Blog: Honduras continues to hurt
Leonie Barrie | 29 October 2009
Four months after the political upheaval that saw the Honduran president forced into exile, the country seems no nearer to finding an end to the dispute.
Talks between ousted Honduran President Manuel Zelaya and the country’s new interim government are making little progress, and until a settlement is reached the political crisis looks set to continue to affect trade across Central America.
The situation isn’t helped by the mixed messages being broadcast about the country’s apparel industry. While Honduran suppliers continue to say that there has been no impact whatsoever on business, trade groups representing US textile firms, retailers and importers are painting a very different picture.
In a letter to Secretary Hillary Clinton they say the situation is causing permanent damage to what once was the most economically vibrant textile and apparel trade platform in the CAFTA region.
US imports of apparel from Honduras are down 39% in September they warn, credit is at a record low, and there are “increased plant closures, job losses and the crippling of a once booming trade sector.”
It’s hard to tell whether these changes are due to buyer concerns with political stability, or more simply a symptom of disappearing raw material facilities, regional uncompetitiveness, or China’s growing ability to provide fast response in smaller quantities.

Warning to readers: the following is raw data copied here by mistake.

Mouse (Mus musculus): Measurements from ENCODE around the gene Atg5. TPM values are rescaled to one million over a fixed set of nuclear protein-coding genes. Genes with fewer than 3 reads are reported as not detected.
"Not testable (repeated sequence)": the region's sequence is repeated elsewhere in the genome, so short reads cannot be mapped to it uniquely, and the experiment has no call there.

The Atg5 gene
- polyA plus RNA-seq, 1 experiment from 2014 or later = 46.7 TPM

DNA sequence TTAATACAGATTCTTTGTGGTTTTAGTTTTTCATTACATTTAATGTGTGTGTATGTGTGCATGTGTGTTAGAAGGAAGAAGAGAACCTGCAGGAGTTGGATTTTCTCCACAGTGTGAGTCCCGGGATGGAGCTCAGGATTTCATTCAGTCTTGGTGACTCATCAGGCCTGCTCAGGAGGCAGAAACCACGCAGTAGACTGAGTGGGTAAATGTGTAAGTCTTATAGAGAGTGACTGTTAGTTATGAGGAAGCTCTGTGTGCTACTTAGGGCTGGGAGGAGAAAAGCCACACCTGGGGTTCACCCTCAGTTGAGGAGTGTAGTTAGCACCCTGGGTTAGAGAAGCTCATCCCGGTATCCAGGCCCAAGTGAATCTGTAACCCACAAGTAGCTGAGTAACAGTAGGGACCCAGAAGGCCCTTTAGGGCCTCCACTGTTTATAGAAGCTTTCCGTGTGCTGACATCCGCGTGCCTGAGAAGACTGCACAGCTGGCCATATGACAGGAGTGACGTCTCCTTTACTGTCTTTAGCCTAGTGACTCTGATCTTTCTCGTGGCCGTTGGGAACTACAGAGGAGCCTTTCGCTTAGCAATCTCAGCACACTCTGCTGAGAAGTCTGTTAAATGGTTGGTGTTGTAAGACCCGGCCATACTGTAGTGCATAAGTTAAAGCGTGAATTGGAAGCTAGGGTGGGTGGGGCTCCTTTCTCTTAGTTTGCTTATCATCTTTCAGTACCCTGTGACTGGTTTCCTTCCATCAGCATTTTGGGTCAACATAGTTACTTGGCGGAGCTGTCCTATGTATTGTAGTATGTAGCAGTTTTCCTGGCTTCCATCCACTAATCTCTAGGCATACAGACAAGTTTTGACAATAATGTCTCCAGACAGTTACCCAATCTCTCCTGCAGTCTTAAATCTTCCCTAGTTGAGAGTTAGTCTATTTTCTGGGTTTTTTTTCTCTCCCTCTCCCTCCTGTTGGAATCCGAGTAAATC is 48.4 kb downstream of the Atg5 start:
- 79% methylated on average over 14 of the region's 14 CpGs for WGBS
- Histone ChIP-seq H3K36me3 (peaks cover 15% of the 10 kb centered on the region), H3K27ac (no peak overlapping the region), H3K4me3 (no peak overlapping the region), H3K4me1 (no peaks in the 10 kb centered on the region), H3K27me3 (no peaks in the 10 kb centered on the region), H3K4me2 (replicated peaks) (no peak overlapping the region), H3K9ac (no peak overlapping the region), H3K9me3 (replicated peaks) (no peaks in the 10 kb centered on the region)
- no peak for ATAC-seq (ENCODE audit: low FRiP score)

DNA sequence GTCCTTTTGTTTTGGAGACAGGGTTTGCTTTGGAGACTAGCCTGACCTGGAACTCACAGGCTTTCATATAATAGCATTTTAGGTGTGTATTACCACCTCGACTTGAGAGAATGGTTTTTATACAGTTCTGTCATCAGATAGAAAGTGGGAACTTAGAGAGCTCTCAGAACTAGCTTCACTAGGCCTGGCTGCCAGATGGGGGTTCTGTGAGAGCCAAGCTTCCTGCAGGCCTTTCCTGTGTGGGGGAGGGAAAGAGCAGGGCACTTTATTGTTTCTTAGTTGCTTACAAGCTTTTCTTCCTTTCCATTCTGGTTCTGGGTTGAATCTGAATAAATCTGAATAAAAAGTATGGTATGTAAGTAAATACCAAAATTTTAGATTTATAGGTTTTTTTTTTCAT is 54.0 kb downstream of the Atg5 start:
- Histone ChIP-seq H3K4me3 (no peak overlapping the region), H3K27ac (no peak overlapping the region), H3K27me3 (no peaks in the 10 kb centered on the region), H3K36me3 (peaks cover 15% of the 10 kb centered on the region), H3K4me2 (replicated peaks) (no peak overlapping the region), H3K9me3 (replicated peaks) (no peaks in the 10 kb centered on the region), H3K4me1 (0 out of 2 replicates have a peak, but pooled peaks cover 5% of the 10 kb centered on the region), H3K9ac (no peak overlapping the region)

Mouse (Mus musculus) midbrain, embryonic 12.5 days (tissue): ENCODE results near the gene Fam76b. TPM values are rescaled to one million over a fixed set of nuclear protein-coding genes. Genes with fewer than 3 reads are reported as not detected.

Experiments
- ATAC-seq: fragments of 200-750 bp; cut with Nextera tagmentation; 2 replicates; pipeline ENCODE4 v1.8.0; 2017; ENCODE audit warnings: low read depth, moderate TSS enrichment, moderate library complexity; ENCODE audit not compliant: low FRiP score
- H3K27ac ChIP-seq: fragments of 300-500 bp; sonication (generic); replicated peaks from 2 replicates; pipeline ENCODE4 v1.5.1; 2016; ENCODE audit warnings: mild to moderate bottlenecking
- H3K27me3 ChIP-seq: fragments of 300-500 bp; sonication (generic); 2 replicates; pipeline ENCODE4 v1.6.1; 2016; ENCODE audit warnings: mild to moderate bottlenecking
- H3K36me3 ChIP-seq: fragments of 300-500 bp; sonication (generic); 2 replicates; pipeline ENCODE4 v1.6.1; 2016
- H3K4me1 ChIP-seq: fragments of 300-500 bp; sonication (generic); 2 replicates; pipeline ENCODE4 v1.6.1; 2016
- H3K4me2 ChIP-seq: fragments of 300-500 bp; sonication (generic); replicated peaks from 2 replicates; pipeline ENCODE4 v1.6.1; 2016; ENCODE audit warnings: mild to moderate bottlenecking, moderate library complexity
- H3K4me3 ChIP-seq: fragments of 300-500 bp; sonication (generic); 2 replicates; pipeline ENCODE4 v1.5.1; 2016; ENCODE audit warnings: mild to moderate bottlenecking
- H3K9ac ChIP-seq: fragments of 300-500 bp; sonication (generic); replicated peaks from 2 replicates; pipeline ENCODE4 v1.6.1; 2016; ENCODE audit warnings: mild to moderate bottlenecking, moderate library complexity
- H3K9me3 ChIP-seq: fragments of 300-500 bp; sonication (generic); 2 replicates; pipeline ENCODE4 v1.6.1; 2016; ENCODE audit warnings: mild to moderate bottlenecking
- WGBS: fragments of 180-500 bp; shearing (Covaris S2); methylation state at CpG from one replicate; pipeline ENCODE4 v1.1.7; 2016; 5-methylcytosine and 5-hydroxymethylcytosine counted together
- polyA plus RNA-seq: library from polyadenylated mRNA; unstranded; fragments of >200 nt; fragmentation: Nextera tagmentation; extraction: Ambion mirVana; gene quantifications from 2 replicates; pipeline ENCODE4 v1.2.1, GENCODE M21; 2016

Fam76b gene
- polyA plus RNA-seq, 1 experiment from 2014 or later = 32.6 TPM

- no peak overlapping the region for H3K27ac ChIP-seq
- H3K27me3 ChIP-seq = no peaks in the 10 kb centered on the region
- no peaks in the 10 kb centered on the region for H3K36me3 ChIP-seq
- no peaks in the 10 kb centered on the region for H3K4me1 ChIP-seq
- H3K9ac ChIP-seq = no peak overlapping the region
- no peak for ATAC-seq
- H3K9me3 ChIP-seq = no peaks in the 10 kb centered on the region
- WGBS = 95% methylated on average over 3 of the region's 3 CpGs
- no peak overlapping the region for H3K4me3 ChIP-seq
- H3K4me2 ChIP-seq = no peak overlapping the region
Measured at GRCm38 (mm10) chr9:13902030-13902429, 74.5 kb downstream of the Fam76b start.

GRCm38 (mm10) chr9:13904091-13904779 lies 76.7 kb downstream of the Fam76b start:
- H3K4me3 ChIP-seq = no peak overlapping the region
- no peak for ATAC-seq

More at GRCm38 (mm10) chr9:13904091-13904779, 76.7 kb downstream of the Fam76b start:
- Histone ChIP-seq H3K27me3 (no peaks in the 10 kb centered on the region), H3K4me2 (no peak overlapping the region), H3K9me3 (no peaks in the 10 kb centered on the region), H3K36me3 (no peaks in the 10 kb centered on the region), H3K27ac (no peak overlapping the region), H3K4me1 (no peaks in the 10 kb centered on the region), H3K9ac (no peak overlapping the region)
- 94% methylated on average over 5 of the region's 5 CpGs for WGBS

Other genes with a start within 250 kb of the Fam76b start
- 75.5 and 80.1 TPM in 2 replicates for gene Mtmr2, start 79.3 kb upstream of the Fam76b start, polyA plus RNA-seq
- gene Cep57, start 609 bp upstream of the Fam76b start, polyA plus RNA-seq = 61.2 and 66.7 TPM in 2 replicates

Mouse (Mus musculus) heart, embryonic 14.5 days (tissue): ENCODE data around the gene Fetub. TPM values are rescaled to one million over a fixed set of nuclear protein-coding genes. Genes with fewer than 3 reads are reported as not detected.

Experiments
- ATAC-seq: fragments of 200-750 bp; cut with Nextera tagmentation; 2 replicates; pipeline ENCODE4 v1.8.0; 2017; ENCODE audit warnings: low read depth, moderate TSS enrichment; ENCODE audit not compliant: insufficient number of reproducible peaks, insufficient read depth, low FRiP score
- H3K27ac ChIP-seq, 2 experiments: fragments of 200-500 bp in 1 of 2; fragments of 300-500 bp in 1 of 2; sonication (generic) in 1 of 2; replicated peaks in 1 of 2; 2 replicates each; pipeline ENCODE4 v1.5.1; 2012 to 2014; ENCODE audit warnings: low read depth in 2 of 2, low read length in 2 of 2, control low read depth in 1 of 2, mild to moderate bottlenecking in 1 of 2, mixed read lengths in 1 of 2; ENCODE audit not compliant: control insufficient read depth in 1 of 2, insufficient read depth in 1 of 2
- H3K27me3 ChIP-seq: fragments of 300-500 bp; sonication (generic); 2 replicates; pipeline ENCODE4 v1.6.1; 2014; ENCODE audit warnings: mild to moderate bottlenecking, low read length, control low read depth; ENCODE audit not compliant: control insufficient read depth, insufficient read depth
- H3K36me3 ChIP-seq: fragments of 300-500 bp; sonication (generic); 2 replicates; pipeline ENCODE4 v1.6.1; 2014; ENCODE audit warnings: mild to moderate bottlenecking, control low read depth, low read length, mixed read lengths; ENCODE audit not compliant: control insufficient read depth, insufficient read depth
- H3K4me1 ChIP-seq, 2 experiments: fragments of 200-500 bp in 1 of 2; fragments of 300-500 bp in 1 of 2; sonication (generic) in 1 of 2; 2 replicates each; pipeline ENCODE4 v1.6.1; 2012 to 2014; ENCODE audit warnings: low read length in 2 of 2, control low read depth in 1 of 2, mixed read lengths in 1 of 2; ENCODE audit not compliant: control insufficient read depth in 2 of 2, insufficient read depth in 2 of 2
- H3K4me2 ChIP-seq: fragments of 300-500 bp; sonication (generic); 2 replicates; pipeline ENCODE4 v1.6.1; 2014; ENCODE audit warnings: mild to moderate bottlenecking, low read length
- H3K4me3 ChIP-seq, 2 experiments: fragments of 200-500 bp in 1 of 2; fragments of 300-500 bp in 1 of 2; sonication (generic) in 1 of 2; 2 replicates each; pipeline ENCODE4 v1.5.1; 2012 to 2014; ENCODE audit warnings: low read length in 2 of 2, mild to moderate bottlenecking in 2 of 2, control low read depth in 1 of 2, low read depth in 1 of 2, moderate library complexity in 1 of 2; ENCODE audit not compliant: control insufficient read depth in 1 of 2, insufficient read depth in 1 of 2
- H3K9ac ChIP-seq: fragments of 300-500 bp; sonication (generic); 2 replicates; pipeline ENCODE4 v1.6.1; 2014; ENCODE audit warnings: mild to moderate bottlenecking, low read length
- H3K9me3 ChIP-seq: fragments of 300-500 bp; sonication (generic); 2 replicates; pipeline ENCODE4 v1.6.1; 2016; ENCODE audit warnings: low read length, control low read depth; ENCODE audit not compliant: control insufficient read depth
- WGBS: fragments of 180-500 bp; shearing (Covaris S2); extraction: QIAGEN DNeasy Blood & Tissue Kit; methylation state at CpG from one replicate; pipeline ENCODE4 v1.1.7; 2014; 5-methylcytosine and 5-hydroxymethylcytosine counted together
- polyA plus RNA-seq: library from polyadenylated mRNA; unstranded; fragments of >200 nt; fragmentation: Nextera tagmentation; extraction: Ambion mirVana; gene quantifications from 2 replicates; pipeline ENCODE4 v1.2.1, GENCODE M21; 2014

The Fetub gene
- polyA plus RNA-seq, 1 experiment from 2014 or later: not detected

But what is true is that while uncertainties regarding the political situation in Honduras are still hanging in the air, buyers will always be cautious about doing business there.
Yes, having a balanced supply chain is a fundamental rule of sourcing, and most firms are constantly assessing their production, but until the US clarifies its stance on the situation in Honduras, the impact on the region as a whole will continue to reverberate for a long time to come.
Fresh from their disappointment at seeing the Trans-Pacific Partnership (TPP) free trade deal abandoned last month with an executive order by President Donald Trump, the US apparel and footwear sector...
With the ultimate aim of ensuring all the cotton in its products is sourced sustainably, value clothing retailer Primark is adamant that having a business model focused on offering the lowest prices o...
Last week we marked the inauguration of Donald Trump as the 45th president of the United States by taking a closer look at what's at stake for the textile and apparel trade – especially his promises t...
Continuing our look at what lies ahead for the apparel industry and its supply chain in 2017, the panel of industry experts consulted by just-style last week tackled likely shifts in the sourcing land...
- Hard hit Turkish industry is not knocked out
- "Power of the many" drives change at Otto Group
- China leads US apparel sources with falling prices
- Vietnam grows share of US apparel imports in 2016
- US apparel sector braces for potential cost hikes
- US Q4 in brief – Foot Locker, Nordstrom, Carter's
- Bangladesh crackdown has cost garment sector $100m
- Inditex and H&M boycott Dhaka Apparel Summit
- Macy's will "do the right thing", says Lundgren
- JC Penney to close 140 stores amid lower sales
- When Things Go Wrong - A Practical Guide to Managing Common Problems in Apparel Sourcing
- Outdoor performance apparel 2016: A broader perspective
- Technical textile markets: product developments and innovations, December 2016
- Southeast Asia strategic sourcing review – a focus on Cambodia, Vietnam and Myanmar
- Global market review of lingerie – forecasts to 2022